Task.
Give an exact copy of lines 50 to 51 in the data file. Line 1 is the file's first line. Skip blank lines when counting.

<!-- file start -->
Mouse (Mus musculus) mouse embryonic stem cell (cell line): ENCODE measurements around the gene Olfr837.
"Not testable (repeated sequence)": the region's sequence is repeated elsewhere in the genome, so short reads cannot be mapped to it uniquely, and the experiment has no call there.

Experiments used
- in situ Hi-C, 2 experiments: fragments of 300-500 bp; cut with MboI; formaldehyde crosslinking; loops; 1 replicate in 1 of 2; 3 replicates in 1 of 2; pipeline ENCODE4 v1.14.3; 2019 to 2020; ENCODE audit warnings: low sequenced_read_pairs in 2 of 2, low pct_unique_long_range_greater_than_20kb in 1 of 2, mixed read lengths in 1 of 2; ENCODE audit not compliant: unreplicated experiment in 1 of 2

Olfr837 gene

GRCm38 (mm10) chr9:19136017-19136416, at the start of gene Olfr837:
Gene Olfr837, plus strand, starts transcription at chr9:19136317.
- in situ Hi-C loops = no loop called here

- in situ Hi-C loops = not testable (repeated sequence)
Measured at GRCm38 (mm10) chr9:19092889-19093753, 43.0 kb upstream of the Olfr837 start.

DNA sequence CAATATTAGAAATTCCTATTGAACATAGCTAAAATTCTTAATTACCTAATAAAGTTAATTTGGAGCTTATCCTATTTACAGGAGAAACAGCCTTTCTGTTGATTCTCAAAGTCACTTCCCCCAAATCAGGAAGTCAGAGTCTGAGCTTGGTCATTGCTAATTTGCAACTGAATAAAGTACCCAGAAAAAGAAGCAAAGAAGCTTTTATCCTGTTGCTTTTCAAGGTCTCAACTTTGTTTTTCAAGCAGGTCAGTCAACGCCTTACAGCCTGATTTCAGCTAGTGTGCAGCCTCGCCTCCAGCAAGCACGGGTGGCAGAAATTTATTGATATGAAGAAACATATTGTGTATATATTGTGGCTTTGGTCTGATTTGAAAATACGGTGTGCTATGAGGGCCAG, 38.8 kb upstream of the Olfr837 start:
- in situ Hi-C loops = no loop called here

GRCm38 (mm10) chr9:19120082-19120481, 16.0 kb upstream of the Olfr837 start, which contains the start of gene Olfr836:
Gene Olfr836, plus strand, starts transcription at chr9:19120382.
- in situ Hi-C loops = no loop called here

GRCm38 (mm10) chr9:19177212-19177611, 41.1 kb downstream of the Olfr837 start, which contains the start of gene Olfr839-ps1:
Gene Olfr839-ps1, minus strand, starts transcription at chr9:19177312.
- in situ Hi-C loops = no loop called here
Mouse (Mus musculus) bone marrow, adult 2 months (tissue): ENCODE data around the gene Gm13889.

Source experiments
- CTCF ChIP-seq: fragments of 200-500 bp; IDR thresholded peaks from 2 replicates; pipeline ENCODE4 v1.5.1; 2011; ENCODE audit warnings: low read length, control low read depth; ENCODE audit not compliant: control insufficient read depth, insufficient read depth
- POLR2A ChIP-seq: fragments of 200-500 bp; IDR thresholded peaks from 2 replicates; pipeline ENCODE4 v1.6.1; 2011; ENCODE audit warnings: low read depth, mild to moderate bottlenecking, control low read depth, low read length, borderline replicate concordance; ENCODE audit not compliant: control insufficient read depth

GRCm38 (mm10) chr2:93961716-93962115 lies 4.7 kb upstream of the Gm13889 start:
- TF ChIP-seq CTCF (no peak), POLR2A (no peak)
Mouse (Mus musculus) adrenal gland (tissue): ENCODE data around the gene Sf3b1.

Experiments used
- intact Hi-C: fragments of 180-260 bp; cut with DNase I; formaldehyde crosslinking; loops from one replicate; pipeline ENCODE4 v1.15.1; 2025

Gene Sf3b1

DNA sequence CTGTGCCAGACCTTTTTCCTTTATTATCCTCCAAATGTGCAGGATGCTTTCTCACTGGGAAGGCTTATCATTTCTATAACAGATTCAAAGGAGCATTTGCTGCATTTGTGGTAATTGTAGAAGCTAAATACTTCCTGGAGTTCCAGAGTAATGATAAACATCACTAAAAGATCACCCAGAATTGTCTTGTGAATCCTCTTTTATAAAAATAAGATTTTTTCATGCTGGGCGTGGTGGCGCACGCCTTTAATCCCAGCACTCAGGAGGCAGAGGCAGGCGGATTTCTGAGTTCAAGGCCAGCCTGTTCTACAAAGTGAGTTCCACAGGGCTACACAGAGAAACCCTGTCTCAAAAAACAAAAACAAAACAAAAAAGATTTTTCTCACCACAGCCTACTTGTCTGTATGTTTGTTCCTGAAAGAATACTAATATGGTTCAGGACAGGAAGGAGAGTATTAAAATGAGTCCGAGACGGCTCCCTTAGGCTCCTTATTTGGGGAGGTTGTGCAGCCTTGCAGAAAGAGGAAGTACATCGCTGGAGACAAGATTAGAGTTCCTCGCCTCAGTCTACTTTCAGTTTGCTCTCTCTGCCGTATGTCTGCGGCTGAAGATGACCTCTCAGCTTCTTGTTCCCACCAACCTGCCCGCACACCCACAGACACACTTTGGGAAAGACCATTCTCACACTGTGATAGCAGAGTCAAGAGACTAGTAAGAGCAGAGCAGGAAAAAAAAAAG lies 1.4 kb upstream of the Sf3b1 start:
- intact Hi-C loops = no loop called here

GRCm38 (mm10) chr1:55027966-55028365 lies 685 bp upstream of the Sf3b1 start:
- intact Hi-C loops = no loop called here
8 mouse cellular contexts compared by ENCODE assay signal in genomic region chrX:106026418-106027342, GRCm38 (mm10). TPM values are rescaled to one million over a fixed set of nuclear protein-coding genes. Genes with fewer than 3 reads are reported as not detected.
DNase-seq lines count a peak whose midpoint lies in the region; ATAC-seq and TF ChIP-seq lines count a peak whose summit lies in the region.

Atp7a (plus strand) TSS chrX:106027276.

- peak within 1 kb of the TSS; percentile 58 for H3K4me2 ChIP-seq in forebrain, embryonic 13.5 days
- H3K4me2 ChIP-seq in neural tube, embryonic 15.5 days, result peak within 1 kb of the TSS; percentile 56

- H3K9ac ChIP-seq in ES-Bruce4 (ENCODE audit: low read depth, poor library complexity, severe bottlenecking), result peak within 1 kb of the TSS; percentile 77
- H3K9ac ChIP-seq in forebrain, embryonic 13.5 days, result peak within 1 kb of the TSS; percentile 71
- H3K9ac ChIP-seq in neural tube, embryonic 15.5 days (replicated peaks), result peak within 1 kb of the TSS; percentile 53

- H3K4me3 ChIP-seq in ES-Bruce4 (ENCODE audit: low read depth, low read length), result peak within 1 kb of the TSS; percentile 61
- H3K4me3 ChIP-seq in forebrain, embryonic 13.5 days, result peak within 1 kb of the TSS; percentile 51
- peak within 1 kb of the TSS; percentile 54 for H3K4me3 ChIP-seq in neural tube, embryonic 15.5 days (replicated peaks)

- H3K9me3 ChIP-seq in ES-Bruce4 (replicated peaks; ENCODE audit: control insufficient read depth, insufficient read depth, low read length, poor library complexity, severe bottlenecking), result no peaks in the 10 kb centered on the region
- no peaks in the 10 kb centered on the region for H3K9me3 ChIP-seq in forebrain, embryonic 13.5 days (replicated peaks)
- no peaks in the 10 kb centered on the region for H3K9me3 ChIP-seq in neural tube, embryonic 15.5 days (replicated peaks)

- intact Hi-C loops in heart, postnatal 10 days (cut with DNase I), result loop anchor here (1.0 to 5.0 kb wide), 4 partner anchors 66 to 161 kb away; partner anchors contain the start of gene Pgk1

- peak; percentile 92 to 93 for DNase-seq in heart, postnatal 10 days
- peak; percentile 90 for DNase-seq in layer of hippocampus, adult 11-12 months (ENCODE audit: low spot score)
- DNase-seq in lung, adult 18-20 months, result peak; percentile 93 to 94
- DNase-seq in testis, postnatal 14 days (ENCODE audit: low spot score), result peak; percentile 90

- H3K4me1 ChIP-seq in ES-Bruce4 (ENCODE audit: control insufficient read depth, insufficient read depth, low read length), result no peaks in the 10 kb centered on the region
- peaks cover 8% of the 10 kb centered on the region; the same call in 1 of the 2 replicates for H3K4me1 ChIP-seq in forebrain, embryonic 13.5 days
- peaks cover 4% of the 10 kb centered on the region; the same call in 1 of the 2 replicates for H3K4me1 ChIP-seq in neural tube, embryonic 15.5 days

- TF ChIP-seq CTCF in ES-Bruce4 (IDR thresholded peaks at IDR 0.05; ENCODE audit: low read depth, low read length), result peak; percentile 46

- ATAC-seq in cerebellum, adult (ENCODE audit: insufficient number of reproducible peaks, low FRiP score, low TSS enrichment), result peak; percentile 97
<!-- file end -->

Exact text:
- DNase-seq in lung, adult 18-20 months, result peak; percentile 93 to 94
- DNase-seq in testis, postnatal 14 days (ENCODE audit: low spot score), result peak; percentile 90